The Turkey branch of the World Wide Fund for Nature (WWF) has recently launched the Turkey leg of the WWF's global One Planet City Challenge (OPCC), a friendly competition encouraging and celebrating the climate actions and ambitions of cities that are in line with the goals of the Paris Agreement.
WWF, an international nongovernmental organization established in 1961 focusing on wilderness preservation and reducing the impact of humans on the environment, says on its website that the challenge's aim is to invite cities to the mission of “the creation of cities that enable people to live in balance with nature now and in the future.”
WWF Turkey said that 2021, which will also be the 10th year of the biennial challenge whose inception was in 2011, was a particularly critical year to take global action regarding sustainable development and against the risks threatening nature and the environment.
WWF Turkey General Director Aslı Pasinli stated that the world was at a historical crossroads regarding the global climate crisis, whose effects on the planet and on humans become more and more pronounced day by day.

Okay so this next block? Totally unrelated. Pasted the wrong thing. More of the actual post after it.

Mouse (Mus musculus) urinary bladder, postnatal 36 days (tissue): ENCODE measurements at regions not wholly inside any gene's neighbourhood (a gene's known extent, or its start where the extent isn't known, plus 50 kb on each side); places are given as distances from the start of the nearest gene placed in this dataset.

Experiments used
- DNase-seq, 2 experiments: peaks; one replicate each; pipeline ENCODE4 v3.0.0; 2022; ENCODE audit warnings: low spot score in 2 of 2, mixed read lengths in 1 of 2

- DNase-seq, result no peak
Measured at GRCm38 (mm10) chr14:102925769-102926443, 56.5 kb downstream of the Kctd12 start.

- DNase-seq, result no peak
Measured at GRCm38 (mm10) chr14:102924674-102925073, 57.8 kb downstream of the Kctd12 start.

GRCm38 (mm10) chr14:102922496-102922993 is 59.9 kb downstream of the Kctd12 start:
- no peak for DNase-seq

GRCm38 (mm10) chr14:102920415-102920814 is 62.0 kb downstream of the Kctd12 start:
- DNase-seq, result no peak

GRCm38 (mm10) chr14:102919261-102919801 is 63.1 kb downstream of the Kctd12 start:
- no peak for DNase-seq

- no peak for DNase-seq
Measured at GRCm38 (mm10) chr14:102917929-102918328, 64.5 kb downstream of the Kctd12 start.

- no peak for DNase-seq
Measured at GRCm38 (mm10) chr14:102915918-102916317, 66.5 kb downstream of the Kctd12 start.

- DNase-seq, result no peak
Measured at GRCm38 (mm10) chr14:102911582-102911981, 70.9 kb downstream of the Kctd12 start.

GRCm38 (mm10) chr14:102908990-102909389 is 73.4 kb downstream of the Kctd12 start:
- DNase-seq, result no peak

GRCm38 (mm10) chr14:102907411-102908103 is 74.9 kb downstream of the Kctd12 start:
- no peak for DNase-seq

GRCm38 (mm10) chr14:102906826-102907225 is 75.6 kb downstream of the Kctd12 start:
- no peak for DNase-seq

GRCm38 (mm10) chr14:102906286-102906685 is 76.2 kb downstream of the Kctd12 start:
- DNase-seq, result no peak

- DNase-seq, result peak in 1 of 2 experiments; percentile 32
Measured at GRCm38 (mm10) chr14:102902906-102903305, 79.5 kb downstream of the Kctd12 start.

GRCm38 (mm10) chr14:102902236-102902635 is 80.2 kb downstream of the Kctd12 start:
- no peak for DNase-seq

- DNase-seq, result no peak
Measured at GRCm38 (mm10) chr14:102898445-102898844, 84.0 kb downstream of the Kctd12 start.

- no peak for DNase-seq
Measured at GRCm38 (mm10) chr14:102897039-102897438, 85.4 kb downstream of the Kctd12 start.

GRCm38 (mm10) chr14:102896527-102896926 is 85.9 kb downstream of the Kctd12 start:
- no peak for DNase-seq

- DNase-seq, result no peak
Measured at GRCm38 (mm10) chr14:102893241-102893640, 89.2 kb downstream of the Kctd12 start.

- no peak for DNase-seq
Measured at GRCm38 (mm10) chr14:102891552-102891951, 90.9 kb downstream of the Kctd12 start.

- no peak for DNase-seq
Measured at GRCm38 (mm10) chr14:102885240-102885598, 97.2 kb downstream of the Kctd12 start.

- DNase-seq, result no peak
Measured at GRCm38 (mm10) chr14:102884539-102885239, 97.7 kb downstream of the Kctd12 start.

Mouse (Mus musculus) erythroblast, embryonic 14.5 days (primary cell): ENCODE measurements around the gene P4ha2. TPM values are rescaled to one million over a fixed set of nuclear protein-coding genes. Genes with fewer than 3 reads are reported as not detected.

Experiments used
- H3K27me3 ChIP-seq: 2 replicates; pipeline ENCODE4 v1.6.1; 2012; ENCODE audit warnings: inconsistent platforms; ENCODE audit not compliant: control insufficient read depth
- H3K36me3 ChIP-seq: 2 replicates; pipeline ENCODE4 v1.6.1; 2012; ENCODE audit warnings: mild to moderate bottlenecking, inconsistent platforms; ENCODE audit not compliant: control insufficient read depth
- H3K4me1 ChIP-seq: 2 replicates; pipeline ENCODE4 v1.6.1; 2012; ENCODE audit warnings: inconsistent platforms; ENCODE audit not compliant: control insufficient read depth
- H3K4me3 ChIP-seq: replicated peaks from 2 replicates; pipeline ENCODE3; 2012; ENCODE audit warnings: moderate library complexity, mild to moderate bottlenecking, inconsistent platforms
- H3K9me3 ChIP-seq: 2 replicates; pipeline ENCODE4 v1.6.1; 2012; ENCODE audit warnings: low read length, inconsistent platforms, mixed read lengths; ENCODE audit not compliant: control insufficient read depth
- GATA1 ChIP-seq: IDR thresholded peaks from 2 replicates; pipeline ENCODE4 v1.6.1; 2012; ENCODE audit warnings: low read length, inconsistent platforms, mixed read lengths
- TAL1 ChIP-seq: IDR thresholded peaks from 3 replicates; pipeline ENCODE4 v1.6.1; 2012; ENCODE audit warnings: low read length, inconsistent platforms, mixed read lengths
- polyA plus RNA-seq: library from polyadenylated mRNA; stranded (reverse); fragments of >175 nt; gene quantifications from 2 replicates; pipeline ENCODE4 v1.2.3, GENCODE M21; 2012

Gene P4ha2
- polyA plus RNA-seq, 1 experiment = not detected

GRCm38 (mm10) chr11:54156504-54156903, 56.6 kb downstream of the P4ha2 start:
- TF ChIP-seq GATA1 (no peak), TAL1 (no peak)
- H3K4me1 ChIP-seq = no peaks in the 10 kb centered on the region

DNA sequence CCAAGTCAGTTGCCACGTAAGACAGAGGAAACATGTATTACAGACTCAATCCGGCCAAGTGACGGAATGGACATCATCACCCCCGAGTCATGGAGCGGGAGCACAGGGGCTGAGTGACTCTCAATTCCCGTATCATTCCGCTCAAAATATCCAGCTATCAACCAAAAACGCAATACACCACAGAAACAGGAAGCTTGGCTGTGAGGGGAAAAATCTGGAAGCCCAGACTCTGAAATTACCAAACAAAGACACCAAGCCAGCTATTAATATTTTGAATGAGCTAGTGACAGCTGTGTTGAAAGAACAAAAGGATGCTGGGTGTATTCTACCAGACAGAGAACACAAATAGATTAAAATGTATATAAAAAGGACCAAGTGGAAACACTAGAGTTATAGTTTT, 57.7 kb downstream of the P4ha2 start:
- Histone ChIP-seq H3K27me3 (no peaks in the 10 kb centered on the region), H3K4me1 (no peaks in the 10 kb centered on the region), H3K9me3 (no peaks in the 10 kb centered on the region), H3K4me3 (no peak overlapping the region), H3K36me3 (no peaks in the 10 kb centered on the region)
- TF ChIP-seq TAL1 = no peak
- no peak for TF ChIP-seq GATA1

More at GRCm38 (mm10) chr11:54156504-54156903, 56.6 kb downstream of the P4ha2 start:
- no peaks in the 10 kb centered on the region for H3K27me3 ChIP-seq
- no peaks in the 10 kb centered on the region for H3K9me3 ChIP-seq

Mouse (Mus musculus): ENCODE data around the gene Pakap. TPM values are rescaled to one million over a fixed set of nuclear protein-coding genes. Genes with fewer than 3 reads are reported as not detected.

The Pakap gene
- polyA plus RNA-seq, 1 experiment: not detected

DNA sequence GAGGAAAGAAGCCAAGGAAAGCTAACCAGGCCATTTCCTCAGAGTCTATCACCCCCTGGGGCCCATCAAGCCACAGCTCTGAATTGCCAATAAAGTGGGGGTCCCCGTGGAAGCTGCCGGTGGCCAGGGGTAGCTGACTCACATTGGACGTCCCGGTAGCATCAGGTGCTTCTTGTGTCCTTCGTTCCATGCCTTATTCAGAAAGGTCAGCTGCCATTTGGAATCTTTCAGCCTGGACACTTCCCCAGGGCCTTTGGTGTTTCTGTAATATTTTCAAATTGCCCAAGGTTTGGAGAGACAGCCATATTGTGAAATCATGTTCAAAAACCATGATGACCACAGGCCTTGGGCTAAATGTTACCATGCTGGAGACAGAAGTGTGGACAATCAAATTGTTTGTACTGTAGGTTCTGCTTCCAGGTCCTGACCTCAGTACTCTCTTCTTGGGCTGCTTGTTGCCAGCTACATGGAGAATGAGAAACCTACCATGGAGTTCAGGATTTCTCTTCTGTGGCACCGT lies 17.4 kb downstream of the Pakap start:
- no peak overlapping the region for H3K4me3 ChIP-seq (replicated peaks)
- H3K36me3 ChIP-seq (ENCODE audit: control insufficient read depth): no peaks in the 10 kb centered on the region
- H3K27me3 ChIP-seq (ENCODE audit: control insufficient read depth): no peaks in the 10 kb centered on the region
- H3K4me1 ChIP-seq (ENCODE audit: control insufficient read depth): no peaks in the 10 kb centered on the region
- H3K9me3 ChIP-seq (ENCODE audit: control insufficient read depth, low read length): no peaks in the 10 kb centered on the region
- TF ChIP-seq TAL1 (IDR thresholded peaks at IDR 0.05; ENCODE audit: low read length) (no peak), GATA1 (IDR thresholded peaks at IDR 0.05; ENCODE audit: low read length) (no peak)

“Today cities, where 55% of the world's population live, are responsible for over 70% of global carbon dioxide (CO2) emissions,” Pasinli said and added, “When viewed from this regard it is apparent that cities and local governments hold the key to a sustainable future.”
“Local governments need to mobilize the dynamism of towns and need to be on the forefront of the race to a nature-friendly and sustainable future for city-dwellers,” Pasinli emphasized. She noted that their aim was to ensure that local governments enhanced the welfare of residents while protecting the ecological limits of the planet.
The OPCC format brings together cities from around the world encouraging climate-friendly change in policies and development, while creating social awareness. The cities are assessed on whether their actions align with the 2016 Paris Agreement, which is part of the United Nations Framework Convention on Climate Change (UNFCCC).
Accordingly, participating cities are expected to contribute to the goal of limiting global warming to below 1.5 degrees Celsius (2.7 degrees Fahrenheit), which is the main aim of the Paris Agreement.
The goal is to join together 1,000 cities by the end of 2021, in time for the United Nations Climate Change Conference, also known as COP26, which will be held in Scotland's Glasgow, where the UNFCCC Secretariat aims to create a coalition of cities that are determined to enact climate actions.
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